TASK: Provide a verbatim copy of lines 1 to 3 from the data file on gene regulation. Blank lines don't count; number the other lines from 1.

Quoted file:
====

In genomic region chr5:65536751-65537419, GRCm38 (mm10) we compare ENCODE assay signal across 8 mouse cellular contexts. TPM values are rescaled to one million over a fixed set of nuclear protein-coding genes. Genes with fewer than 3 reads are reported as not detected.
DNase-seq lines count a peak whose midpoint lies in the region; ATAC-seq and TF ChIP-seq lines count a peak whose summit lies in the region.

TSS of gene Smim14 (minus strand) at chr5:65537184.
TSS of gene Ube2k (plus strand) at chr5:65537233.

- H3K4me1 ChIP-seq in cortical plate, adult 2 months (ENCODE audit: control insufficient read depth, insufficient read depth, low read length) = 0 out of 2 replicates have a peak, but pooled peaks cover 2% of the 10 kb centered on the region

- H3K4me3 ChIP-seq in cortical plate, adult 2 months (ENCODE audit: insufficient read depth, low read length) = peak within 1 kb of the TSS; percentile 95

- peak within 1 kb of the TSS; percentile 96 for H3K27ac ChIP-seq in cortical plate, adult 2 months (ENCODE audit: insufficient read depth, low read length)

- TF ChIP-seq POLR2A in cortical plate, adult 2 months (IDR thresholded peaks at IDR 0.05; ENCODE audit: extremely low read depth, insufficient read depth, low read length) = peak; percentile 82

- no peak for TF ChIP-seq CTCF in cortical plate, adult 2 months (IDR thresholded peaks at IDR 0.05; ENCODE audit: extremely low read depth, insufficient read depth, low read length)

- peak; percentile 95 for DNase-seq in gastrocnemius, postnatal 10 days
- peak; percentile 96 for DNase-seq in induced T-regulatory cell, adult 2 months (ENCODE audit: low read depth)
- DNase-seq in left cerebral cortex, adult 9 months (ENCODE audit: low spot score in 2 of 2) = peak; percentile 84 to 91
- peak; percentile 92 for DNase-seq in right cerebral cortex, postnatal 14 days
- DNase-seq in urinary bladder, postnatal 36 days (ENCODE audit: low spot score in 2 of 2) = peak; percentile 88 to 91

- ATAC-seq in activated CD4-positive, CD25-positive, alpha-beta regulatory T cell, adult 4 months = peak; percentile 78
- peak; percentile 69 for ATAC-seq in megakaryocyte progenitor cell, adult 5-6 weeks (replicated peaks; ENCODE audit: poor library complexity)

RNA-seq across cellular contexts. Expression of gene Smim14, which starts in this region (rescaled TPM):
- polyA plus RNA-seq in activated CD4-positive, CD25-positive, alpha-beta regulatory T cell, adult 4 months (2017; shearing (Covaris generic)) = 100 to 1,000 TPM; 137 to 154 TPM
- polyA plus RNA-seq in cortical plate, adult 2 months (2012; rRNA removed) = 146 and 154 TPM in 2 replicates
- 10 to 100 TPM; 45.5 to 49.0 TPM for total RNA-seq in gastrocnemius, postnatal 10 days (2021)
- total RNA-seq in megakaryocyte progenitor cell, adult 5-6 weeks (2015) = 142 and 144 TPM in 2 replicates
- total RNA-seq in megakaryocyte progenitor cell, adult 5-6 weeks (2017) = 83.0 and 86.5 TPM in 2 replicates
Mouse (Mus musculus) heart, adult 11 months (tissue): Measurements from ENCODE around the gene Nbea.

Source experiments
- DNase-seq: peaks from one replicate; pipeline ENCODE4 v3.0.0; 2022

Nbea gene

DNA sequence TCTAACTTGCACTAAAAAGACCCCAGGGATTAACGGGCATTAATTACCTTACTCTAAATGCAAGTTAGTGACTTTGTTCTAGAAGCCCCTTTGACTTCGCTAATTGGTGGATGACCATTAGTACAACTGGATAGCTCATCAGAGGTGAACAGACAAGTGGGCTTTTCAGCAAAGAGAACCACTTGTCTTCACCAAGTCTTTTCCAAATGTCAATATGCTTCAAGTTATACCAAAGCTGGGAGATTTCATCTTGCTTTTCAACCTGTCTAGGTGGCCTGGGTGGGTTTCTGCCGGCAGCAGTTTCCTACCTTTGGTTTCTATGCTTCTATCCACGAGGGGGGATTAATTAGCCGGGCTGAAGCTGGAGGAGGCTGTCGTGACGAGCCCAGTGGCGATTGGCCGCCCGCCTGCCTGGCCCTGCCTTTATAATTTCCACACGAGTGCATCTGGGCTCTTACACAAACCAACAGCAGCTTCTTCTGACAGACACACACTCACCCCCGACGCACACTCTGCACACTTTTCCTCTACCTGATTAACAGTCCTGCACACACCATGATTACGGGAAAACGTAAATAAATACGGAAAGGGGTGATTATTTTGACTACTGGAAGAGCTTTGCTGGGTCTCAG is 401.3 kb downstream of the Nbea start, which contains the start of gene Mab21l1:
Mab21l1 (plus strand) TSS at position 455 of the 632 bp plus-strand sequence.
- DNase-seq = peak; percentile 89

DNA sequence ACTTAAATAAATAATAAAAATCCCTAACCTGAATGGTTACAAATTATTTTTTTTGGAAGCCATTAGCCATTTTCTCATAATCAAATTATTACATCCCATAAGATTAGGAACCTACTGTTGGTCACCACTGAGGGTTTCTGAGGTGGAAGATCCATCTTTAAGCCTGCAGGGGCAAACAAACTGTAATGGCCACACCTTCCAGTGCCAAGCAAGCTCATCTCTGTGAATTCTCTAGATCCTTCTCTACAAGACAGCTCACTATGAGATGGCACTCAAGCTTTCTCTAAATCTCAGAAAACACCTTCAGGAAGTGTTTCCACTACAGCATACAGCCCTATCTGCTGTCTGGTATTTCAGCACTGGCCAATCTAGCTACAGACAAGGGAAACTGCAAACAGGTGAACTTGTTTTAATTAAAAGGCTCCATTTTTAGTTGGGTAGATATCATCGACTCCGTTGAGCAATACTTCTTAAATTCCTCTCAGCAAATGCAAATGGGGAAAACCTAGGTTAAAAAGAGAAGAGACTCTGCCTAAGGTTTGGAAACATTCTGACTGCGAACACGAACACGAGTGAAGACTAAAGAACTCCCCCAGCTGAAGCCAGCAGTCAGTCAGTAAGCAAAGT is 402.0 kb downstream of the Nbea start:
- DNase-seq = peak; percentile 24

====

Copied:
In genomic region chr5:65536751-65537419, GRCm38 (mm10) we compare ENCODE assay signal across 8 mouse cellular contexts. TPM values are rescaled to one million over a fixed set of nuclear protein-coding genes. Genes with fewer than 3 reads are reported as not detected.
DNase-seq lines count a peak whose midpoint lies in the region; ATAC-seq and TF ChIP-seq lines count a peak whose summit lies in the region.

TSS of gene Smim14 (minus strand) at chr5:65537184.